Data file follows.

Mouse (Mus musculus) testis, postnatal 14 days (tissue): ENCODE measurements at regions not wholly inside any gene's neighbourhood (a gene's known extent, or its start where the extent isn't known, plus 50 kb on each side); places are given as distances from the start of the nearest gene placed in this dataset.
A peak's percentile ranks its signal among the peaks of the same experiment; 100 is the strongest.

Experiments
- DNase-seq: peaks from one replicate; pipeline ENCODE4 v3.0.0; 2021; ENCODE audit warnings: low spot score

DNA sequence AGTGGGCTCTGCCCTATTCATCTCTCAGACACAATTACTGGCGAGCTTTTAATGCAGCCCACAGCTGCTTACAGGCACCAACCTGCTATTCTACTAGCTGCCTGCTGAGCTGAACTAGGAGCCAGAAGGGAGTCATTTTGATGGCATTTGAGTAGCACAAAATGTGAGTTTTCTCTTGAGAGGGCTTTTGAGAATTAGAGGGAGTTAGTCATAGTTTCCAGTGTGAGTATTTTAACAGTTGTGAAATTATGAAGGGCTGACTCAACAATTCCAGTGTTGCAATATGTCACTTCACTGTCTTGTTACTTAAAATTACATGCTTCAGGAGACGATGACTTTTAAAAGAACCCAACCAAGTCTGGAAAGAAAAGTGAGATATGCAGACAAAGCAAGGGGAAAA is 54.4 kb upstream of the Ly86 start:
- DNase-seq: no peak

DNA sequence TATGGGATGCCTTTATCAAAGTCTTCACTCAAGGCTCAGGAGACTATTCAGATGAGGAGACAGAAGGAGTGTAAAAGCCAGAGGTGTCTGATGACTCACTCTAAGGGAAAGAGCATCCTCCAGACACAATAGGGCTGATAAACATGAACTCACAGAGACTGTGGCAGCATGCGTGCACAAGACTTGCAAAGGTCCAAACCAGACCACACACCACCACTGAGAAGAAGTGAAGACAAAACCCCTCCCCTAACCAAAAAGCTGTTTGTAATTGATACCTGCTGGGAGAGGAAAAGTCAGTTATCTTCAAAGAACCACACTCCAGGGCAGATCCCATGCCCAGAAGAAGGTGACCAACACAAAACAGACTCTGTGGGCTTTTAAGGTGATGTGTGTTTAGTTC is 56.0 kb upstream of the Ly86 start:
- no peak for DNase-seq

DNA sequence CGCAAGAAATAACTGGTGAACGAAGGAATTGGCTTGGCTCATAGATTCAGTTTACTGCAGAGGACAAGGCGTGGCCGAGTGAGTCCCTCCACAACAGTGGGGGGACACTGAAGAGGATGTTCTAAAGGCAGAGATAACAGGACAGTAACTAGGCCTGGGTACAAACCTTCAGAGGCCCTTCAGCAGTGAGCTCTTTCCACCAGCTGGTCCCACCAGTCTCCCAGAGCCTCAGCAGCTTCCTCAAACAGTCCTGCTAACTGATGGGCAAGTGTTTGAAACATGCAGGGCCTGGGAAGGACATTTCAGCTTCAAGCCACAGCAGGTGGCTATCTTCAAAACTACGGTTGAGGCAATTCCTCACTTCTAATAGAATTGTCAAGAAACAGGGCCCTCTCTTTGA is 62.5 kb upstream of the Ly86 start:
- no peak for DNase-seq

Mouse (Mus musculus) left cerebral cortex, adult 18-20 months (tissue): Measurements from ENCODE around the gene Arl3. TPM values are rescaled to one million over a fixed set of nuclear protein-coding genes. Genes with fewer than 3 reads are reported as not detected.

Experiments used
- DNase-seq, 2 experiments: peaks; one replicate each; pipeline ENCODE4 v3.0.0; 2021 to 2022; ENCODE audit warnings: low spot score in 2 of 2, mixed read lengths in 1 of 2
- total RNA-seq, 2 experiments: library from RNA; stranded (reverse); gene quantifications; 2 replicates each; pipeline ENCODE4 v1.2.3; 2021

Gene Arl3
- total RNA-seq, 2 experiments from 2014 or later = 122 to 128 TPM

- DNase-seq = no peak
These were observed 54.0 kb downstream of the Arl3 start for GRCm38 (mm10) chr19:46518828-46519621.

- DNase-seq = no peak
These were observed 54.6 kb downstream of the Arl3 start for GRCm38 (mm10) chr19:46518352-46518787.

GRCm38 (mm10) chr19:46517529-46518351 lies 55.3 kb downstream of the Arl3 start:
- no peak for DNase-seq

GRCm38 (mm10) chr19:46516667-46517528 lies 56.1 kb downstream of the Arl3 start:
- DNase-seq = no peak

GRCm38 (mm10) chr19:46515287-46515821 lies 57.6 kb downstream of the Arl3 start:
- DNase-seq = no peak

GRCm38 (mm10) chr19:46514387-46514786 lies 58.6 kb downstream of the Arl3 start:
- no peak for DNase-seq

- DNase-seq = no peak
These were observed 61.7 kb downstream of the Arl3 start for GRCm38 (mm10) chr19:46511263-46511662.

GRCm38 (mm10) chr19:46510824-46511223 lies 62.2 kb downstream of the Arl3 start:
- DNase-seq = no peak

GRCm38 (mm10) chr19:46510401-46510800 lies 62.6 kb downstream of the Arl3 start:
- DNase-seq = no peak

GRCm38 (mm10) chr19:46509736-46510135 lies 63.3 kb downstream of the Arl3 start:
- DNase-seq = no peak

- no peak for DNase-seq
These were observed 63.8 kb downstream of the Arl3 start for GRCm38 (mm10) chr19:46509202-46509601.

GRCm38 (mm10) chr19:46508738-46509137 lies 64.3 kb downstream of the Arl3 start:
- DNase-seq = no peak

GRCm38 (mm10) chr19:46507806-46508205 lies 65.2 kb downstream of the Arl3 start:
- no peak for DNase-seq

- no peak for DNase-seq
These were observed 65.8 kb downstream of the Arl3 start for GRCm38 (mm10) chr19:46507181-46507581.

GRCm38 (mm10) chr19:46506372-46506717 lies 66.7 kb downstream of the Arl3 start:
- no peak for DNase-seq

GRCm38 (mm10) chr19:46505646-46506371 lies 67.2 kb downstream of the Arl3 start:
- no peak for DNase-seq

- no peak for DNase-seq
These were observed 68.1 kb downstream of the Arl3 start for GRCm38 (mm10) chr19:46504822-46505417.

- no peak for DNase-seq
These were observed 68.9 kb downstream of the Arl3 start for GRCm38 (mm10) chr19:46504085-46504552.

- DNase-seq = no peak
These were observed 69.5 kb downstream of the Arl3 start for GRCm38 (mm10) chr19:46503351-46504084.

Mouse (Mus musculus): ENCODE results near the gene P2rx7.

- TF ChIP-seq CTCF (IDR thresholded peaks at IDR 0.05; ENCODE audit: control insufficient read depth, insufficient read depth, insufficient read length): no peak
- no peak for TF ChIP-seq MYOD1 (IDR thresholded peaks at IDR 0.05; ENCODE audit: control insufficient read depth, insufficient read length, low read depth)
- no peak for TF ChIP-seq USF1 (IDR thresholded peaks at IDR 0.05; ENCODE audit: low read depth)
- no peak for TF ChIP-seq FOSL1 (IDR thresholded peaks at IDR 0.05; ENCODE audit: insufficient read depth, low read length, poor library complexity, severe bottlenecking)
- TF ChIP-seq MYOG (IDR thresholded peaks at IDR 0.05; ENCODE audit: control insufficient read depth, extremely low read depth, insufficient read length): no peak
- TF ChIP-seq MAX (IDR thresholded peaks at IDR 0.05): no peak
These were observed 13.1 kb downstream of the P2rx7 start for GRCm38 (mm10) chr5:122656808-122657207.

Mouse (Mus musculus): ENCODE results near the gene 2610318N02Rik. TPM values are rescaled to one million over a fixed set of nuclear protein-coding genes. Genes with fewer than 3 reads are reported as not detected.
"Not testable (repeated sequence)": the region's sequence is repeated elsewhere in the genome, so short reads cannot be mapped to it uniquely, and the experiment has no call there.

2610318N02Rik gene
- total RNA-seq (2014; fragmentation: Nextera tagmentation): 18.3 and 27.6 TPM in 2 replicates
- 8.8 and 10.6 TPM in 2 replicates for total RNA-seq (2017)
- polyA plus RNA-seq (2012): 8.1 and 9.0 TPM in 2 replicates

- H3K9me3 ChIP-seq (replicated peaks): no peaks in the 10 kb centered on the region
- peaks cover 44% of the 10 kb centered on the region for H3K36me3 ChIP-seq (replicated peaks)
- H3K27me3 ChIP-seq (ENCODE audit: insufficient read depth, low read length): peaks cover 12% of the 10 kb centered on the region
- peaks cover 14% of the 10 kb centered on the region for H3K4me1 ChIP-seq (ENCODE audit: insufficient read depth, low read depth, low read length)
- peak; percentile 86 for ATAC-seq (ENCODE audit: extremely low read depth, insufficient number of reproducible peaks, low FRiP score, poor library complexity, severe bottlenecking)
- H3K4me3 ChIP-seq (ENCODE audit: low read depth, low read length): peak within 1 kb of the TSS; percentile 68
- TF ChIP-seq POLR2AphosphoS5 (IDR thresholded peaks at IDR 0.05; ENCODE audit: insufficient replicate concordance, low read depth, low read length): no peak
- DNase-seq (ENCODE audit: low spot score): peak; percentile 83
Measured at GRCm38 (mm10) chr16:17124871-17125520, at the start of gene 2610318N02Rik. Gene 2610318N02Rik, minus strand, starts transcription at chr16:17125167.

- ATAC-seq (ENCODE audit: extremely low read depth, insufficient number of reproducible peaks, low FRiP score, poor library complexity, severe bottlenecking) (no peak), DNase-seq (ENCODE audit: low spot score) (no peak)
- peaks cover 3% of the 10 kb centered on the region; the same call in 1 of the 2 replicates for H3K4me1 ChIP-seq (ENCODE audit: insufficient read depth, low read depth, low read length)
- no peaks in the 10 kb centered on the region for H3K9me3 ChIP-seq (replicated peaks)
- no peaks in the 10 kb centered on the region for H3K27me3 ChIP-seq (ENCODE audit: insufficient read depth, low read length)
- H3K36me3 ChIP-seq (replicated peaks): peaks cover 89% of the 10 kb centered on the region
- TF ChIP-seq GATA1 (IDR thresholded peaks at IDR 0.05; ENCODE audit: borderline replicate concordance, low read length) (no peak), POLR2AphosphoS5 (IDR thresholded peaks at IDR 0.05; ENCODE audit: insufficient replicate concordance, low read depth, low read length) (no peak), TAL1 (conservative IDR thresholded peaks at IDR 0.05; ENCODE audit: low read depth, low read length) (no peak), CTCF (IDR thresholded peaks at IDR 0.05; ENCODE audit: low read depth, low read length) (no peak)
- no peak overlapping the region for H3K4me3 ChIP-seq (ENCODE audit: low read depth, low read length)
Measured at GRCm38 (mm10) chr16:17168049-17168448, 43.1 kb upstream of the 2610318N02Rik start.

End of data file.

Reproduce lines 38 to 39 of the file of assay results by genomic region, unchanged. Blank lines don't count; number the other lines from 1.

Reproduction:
These were observed 63.8 kb downstream of the Arl3 start for GRCm38 (mm10) chr19:46509202-46509601.

GRCm38 (mm10) chr19:46508738-46509137 lies 64.3 kb downstream of the Arl3 start: